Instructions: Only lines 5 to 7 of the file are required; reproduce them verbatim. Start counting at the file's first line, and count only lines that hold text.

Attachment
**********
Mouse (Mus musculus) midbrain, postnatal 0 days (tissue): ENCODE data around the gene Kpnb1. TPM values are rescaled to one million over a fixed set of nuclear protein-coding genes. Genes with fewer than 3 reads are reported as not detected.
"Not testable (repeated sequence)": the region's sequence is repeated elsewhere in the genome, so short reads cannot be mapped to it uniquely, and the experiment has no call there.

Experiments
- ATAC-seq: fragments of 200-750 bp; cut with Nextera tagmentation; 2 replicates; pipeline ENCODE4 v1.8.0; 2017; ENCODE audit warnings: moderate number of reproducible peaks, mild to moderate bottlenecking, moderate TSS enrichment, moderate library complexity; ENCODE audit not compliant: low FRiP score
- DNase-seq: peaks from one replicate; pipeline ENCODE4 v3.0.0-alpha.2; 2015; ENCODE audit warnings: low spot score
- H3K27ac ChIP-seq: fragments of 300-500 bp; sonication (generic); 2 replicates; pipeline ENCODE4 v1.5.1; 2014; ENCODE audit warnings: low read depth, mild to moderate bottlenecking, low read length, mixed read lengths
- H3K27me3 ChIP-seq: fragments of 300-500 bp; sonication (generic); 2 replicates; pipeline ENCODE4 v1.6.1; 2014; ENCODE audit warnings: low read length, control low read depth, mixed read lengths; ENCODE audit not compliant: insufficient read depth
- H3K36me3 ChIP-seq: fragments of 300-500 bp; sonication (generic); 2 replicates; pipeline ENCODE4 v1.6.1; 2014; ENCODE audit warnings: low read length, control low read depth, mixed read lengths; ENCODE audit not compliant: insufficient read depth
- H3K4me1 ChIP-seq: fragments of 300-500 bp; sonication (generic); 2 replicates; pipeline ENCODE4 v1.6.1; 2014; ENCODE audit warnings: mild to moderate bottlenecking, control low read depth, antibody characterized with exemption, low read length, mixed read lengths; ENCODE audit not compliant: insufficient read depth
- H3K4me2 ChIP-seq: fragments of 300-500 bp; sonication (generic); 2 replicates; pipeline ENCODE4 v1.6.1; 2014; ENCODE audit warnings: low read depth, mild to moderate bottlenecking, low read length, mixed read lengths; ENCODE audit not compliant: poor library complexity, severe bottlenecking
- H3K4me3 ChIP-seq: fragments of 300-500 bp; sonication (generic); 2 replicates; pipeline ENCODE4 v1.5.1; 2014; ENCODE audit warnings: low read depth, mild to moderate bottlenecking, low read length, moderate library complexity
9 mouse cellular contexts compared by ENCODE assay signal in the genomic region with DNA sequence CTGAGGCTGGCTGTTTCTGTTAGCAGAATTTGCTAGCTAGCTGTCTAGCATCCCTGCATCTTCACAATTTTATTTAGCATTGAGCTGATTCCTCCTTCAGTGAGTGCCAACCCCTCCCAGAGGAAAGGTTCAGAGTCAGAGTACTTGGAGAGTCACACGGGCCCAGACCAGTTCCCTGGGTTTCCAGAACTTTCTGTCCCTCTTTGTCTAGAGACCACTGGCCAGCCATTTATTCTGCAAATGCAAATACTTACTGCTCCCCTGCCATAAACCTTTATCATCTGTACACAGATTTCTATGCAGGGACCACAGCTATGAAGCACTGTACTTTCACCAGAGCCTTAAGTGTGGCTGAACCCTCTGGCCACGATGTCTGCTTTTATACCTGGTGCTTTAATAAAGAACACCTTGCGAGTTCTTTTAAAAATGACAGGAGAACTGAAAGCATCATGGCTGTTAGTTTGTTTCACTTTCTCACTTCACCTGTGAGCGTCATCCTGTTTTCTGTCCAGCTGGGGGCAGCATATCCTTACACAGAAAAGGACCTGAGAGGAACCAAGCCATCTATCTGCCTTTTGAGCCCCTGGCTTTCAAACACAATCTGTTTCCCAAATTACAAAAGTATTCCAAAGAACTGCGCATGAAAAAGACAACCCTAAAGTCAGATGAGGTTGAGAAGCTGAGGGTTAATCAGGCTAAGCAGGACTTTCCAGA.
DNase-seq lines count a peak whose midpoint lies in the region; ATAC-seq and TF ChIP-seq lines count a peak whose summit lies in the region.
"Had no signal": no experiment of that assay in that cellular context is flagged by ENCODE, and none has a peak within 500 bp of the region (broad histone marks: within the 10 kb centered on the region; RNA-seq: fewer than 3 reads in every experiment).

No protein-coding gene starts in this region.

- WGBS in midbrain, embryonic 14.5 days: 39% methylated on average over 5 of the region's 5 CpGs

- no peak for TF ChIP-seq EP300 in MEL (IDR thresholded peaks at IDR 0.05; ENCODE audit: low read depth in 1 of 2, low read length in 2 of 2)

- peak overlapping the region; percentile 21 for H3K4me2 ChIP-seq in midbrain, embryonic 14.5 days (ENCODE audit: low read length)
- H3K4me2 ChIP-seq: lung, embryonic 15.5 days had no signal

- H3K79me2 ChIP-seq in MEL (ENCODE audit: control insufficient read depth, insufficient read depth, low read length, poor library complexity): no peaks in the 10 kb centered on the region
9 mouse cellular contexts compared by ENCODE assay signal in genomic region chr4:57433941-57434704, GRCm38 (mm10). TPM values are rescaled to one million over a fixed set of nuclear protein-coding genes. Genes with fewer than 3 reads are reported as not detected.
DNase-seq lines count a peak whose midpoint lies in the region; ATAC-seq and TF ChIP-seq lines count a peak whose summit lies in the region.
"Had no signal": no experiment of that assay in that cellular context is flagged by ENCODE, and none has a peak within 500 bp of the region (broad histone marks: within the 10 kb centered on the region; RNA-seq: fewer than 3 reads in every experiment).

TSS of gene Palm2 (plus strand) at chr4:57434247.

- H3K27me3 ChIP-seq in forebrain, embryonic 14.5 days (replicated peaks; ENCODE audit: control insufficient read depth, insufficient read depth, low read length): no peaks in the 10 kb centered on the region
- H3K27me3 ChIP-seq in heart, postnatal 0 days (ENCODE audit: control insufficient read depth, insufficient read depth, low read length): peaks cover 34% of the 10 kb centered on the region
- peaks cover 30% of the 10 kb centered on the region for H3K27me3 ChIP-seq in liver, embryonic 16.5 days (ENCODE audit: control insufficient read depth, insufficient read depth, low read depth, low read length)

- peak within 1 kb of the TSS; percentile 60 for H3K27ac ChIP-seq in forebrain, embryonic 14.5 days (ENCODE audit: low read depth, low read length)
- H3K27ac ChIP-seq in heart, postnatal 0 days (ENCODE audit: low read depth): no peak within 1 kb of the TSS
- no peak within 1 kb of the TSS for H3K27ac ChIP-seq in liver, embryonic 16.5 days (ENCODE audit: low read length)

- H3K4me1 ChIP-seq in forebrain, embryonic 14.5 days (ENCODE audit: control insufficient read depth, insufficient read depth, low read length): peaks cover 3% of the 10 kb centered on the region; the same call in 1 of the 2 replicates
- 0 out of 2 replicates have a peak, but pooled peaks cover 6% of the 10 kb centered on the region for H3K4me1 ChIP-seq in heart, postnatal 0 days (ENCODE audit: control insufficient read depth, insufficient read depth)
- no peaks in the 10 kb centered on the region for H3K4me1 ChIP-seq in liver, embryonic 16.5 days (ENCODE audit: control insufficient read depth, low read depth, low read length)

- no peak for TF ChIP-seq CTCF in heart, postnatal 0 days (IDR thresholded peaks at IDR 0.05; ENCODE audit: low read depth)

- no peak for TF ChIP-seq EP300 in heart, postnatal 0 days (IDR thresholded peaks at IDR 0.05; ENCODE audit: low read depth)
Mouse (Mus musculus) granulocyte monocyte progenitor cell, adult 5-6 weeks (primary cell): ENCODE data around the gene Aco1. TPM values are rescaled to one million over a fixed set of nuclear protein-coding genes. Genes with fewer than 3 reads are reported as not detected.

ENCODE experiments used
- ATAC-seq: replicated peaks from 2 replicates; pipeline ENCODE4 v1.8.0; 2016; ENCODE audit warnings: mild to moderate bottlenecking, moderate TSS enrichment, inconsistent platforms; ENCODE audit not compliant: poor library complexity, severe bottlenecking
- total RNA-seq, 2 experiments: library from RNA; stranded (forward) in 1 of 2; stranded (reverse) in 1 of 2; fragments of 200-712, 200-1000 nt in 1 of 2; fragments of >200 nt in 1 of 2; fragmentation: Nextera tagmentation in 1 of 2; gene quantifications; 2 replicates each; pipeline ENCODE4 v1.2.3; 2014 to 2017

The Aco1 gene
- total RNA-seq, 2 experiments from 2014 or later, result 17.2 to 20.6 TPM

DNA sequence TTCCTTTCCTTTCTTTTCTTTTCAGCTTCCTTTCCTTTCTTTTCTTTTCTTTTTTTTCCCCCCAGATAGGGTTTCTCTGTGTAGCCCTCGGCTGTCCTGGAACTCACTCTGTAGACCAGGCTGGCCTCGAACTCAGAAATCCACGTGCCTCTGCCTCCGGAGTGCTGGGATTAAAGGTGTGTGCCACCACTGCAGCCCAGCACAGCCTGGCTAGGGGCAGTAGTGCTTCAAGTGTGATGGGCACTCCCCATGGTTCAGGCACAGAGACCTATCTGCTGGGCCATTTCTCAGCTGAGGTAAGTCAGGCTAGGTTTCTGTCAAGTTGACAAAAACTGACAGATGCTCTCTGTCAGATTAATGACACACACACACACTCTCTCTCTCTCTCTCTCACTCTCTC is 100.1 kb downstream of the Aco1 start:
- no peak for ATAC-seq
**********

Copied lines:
- DNase-seq: peaks from one replicate; pipeline ENCODE4 v3.0.0-alpha.2; 2015; ENCODE audit warnings: low spot score
- H3K27ac ChIP-seq: fragments of 300-500 bp; sonication (generic); 2 replicates; pipeline ENCODE4 v1.5.1; 2014; ENCODE audit warnings: low read depth, mild to moderate bottlenecking, low read length, mixed read lengths
- H3K27me3 ChIP-seq: fragments of 300-500 bp; sonication (generic); 2 replicates; pipeline ENCODE4 v1.6.1; 2014; ENCODE audit warnings: low read length, control low read depth, mixed read lengths; ENCODE audit not compliant: insufficient read depth